READER REPORT:

I 'chose life' over New Zealand

JONATHAN KINSELLA
Last updated 07:00 14/07/2014
London
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THE BIG MOVE: The bright lights of London lured Jonathan Kinsella back from what was a miserable 'homecoming'.

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If anyone reading this has just returned home from their OE, and occasionally find themselves in a state of anguish - you are not alone.

After seven-and-a-half years in London I returned to Wellington in 2007 to find the answer to a question which I'd been pondering for some time: "Wasn't I supposed to go home at some point? And is my future here - or there?"

It was, I know now, something I had to do in order to find out. A friend described it as "burying ghosts".

Anxiety settled upon me as the plane taxied to the runway at Heathrow. I wasn't at all sure I was ready. A lady sitting next to me saw my tears and said: "Don't worry love, you can always come back."

The next 18 months was an exquisite form of hell. Sitting in a GP's surgery blubbering: "Ive-made-the-biggest-mistake-of-my-life-and-wading-into-the-harbour's-looking pretty-good-right-now" was perhaps my first clue that square pegs don't fit neatly back into round holes. Not anymore, at least.

I had a good job, which I enjoyed, but after that finished - then what? I had a stark realisation when I visited the offices of a former employer from 25 years previously and saw the same faces.

That's when it hit me: in New Zealand, once you've hit a certain level career-wise, there's just nowhere left to go. Parties at Parliament were an equal shock - same faces, in a comfortable merry-go-round of humdrum predictability - as if time had stood still, and yet I'd moved on.

All my friends from seven years ago had left - almost all for Australia. I bumped into old buddy on Courtenay Place and discovered we had absolutely nothing in common anymore. That's when I understood that my time abroad had shaped me more fundamentally than I'd realised.

I also met other returning Kiwis who were equally struggling. Together we formed our own informal Chardonnay-and-Citalopram support group. One confessed she had bought a return air ticket to London just in case she couldn't hack it. It ate at her soul until I insisted she burn it.

New Zealand felt painfully parochial, the locals suspicious of anything they hadn't seen or experienced. If I mentioned my old job which required me to travel to Paris twice-weekly, people would look at me like some kind of twat. But that had been my life then - and now, this. I wasn't just a long, long way from Kansas, I was smack bang in the damn cornfield.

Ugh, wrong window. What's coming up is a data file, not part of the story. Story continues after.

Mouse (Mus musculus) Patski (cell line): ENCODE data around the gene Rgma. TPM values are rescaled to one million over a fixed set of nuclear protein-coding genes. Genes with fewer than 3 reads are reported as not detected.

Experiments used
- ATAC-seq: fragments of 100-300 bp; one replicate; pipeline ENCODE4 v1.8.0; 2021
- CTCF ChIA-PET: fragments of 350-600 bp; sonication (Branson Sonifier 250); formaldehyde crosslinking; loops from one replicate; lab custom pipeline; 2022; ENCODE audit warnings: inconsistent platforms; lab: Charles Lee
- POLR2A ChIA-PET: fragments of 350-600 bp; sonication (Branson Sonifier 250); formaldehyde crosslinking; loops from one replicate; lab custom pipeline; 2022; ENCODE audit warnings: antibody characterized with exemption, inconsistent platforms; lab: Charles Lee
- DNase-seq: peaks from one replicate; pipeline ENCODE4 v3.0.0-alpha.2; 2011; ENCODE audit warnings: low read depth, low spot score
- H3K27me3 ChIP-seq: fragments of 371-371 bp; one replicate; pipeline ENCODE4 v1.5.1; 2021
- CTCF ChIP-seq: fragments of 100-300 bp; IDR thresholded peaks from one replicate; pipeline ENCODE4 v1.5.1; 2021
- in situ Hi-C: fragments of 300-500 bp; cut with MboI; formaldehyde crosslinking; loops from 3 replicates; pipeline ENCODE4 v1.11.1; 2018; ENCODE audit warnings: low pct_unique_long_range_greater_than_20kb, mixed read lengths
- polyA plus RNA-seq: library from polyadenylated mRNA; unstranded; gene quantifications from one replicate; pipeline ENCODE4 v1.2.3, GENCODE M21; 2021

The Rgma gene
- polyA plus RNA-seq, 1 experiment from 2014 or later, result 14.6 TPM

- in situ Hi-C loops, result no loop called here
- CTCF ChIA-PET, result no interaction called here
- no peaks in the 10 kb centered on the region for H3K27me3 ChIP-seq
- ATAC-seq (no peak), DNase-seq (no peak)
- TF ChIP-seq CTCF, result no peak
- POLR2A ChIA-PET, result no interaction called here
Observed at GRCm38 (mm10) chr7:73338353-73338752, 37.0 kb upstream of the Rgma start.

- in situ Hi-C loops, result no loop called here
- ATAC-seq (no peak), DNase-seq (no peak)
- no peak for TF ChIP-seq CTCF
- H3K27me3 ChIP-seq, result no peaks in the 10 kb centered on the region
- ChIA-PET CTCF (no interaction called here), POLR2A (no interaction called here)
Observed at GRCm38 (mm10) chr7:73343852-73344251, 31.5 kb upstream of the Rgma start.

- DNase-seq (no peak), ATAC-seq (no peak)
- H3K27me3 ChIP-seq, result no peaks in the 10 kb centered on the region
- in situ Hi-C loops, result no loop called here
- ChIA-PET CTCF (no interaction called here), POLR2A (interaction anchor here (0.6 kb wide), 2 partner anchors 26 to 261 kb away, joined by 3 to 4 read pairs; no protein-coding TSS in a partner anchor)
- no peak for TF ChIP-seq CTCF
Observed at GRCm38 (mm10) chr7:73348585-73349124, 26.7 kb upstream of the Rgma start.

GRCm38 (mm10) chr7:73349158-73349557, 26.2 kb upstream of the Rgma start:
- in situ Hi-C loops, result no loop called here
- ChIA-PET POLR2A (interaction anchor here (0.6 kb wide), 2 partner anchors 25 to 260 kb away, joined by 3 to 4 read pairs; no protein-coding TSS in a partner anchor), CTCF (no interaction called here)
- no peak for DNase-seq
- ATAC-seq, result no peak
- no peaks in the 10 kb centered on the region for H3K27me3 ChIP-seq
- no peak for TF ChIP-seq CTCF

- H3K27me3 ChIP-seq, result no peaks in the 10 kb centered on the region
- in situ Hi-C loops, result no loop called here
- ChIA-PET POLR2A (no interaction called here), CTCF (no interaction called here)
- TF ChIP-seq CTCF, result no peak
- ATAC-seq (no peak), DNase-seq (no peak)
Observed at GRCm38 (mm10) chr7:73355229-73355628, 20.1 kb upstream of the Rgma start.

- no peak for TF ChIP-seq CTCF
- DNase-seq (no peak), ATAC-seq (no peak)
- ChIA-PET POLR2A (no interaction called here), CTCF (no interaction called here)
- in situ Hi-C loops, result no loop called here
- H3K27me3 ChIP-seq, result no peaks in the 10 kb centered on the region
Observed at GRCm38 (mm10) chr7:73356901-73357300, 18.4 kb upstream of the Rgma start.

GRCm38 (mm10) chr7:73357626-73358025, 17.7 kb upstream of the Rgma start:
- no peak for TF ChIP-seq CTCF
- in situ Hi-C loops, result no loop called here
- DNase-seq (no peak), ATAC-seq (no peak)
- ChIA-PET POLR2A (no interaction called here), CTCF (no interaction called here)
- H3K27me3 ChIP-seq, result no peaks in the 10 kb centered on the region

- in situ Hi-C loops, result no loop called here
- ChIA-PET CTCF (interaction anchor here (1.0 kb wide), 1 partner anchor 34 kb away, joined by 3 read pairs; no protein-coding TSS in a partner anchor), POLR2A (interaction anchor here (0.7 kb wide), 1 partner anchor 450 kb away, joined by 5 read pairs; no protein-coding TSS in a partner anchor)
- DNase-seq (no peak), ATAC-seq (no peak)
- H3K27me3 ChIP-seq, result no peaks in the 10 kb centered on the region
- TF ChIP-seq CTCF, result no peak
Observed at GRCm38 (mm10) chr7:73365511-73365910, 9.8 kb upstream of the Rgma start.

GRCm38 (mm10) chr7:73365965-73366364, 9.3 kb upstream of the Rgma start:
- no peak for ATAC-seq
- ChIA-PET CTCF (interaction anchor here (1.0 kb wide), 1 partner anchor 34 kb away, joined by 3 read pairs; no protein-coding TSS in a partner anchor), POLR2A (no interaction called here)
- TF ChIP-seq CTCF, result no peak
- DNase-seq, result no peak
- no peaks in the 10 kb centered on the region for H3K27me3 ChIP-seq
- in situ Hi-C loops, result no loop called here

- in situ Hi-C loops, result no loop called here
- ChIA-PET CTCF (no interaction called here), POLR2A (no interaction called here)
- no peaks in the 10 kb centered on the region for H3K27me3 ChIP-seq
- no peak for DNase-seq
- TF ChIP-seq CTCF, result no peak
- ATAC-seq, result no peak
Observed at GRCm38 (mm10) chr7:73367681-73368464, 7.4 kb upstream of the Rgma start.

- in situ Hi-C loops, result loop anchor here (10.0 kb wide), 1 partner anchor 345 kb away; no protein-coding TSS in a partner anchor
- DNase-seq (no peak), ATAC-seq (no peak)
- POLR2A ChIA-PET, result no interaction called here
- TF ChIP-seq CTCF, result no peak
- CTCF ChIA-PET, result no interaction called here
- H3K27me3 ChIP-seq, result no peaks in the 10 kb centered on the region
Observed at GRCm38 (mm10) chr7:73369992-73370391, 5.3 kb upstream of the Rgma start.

Sitting over coffee with my friend Chris brought another startling revelation.

"Get out, Jonathan," he said. "Just get out. I want to leave for Australia but I've got two kids from a previous marriage, and I can't go anywhere because I'd never see them, plus I have to pay child support."

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Indeed, several friends bemoaned failed marriages and family commitments as things that were holding them back. Others complained that having hit the peak of their careers, they'd hit a dead end and their futures felt like a giant anti-climax.

In my deepening depression, the sound of Boeing 737s became an eerie soundtrack to my life. Seemingly every time I stepped outdoors I would hear a roar which - Siren-like - would silkily seduce me.

"Come away," they would sing. "Come away." Awful doesn't even come close to it.

Then my 35th birthday came - a gusty, drizzly Sunday which marked my nadir - and I realised I could take no more. I booked my flight back to London that night and resigned the following day. And the sun came up.

All of that said, I made some generous, loving, warm-hearted friends while back, always there with a hug and a listening ear, and who - quite literally - saved my life. Angelique, Louise, Colin from the Kiwi Pub, I cannot even begin to thank you enough.

When the plane back landed at Heathrow, again there were tears. Not out of a sense of failure, but of homecoming. There, I've said it. Home. The next day I sat in St James's Park feeding ducks and munching a hotdog, and I've never felt such joy.

I've now been back in the UK for six years and I'm loving it. In five weeks, I'm getting married - to a Brit admittedly, but I wouldn't have it any other way.

When I reflect on quitting Wellington for good, I'm reminded of Julianne Moore's words in "The Hours", when she explains her reasons for escaping her old self:

"There are times when you don't belong and you think you're going to kill yourself. That night, later that night, I made a plan. It would be wonderful to say you regretted it. It would be easy. But what does it mean? What does it mean to regret when you have no choice? It's what you can bear. There it is. It was death. I chose life."


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